A green headed duck sits in the water by the stone steps. He is floating by as his spouse pecks at the bubble foam that gathers at the water's edge. He is quacking at her as she floats by, complacent, ignoring him, her grayness to his bright flair a pragmatic counterpoint.
Two empty cup sit on the rocks, remnants of ice still leaving a chill around the rim. Two straws, expectant, point off to the horizon. In the empty spaces you can still hear the echo of two lovers.
And still the waves lap softly on the stone steps, gray and rounded, sleak and glazed with age.
The boats are bobbing like tiny colorful corks out past the peer, one of those ancient, sturdy ones made of thick planks, jutting out thirty feet into the bay. It is six thirty, morning in late June. No one but the usual sputtering sea gulls walk the beach....
wait..I just realized. This particular beach is always deserted. It is the far end of a State Park that you have to backpack four miles into before reaching the ocean. Northeast. The beach is rocky, not with pebbles but with huge boulders of every variety and shape rising and receding as the waves rush over them, stroking them smooth as ice, shimmering in the fragile morning light. If you are agile you might lob yourself from one to the next, helped by other small ones. But take care not to chose those that have grown slippery from moss. Only the rocks that have the constant brush of the ocean are safe unless they are tall enough to escape it altogether. for every rock there is a pool, some mildly stagnant, some a constant quiet flow, the seaweed ungulating first in one direction and then delicately back only to turn again as the waves change.
A bit of time has past. The sun has risen and already that smell of heating earth, drying out of nature is filling the air. Your face begins to feel the suns touch. As you look out to the ocean's edge you have to squint a little.
The aloneness is total.
It is almost frightening for a moment. But as you stay, the thing inside that is you, standing on that huge rock, on one long deserted beach which stretches out on either side to two wavering gray lines, with miles of humanless forest at your back, with microscopic creatures swimming and crawling around you, surrounded by so many undisturbed things, there comes the peace, the letting go and filling up and you feel the oneness of the connections of all beings and their comfort, their tears. And looking out at those dark, angry waves so unstoppable, you think that there just might be a God.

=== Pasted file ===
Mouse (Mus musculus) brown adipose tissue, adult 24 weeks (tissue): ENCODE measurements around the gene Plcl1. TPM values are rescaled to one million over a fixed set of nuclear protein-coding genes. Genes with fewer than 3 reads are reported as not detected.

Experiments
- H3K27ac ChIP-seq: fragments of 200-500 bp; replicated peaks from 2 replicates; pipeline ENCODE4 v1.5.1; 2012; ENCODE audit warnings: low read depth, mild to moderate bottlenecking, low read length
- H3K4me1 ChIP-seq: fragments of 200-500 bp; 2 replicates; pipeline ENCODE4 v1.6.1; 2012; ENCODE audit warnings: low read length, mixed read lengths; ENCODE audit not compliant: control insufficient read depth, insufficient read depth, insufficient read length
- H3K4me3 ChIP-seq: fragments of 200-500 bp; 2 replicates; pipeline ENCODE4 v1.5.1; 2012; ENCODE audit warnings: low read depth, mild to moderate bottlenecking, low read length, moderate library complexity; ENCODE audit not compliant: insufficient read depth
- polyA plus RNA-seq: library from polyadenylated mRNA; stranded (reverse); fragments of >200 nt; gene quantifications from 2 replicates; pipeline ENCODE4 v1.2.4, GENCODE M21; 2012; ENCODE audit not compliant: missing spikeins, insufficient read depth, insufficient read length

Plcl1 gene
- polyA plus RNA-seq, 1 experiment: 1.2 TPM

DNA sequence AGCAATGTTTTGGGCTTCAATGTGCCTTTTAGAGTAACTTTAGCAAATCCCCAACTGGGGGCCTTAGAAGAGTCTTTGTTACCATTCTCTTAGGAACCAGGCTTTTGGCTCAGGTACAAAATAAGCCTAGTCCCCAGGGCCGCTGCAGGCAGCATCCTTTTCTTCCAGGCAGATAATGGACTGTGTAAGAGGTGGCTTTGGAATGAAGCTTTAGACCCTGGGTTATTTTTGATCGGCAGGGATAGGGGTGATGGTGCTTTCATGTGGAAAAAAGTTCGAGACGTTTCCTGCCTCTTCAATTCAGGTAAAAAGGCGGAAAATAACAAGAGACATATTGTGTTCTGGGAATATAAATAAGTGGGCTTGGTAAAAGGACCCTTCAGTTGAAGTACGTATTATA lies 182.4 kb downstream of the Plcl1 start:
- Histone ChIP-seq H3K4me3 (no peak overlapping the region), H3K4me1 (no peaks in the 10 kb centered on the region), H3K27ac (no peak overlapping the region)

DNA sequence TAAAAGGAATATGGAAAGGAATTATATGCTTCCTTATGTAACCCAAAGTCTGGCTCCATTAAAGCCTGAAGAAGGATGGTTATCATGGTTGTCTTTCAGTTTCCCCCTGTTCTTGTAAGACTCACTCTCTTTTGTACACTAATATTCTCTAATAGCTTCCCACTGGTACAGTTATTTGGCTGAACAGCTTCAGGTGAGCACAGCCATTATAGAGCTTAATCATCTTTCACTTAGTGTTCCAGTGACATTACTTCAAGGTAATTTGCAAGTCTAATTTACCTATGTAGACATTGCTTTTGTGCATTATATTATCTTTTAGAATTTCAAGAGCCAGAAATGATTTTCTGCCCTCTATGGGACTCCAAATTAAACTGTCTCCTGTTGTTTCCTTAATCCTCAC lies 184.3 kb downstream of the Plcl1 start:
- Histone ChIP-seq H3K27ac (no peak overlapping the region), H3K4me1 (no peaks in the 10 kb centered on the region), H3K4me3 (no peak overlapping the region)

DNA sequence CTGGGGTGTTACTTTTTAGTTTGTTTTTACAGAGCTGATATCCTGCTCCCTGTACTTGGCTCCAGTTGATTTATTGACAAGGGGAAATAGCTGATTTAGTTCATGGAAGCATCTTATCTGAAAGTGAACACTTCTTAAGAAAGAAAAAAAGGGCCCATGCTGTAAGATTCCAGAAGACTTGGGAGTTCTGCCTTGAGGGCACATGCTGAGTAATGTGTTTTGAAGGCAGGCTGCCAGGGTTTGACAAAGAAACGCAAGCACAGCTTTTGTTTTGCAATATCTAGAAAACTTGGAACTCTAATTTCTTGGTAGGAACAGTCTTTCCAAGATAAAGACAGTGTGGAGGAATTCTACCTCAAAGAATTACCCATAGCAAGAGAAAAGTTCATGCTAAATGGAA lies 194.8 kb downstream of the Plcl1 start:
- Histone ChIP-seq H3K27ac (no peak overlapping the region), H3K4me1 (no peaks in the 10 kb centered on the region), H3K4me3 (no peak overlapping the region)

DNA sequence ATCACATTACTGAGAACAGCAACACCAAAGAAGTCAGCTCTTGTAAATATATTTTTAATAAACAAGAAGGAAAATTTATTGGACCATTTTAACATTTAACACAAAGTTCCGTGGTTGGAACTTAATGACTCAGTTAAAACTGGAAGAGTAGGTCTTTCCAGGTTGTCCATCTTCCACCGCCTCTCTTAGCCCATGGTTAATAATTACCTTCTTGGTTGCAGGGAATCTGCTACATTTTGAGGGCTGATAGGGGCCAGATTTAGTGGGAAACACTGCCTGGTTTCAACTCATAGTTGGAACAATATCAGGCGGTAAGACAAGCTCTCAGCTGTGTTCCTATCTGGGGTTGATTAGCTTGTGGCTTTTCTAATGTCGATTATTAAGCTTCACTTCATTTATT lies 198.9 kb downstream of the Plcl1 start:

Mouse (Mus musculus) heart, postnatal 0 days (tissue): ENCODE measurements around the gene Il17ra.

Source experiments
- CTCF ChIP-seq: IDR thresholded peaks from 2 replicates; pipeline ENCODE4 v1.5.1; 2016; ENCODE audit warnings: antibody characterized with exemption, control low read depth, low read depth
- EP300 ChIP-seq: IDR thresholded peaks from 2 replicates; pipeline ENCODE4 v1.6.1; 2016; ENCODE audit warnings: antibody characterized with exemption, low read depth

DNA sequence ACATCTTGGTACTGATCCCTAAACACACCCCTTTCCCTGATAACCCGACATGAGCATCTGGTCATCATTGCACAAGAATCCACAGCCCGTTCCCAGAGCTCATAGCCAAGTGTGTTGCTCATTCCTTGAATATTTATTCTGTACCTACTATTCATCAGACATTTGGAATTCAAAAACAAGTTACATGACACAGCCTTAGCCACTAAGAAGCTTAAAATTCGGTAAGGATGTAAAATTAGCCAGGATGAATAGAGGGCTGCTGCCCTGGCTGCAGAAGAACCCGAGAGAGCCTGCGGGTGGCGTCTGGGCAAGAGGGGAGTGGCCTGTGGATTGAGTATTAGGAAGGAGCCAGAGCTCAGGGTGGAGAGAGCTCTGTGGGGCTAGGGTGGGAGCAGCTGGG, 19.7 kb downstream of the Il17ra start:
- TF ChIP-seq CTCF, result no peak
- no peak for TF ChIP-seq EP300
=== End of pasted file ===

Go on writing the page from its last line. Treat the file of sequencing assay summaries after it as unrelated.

(Yeah, yeah, okay a Higher power or whatever/whoever you may feel that to be. Or you can delete the last line. I suppose it's self evident.)
During my years as a psychotherapist I watched as young men and women were denegrated and shamed because of their basic psysiological attraction to someone of their own sex. I watched as they struggled and fought to overcome the ugly messages of an ignorant and intolerant society that said, "If you are not like me, you are bad and evil'. I fought along with them as they tried to learn to love themselves for what they were, to find a place in their identities that would allow them to love someone, have a home with someone, have children with someone and be happy and proud of their ability to form attachments and make life long committments - as so many of us just take for granted. Many times I failed and I have no doubt that I have lost some of those precious people to AIDS because they felt such shame, they would not protect themselves and could not let themselves have the life that we all need and that we all deserve.
Some of the best people I met in my work were gay. I don't say this lightly. It takes a very special person to crawl their way out from under the garbage that our world has slung at them. It take work and introspection. It takes bravery to stand up to a parent who looks at you with horror because of what you are. It takes bravery to accept yourself in the face of a potential complete rejection by your family, some friends and your culture. It takes a wonderful character to be joyful and complete and forgiving in the face of all this. These folks are our friends, our children, our grandchildren, our neighbors. I rejoice in their taking their rightful place in the world. We will all be better people for knowing someone who has been through this and come out the other side a whole and proud person.
Let's help those who continue to struggle to be free and feel accepted so that we lose no one else.
Is it just me or do all people suddenly stop sometimes and think, "Good grief, I don't think anyone really knows me at all." Maybe it's a "getting a year older" thing that everyone has now and then. Or maybe I better get rid of these hundreds of journals that I have lying around cluttering up the attic, the closet, the cabin, or some people might feel..confused (?) when I kick the old big one.....a clinical psychologist supervisor once told me that I was the most hidden person he had ever met after reading some of my writing. (He'd supervised me for four bloody years!) Am I really only real on paper?? What a weird thought.....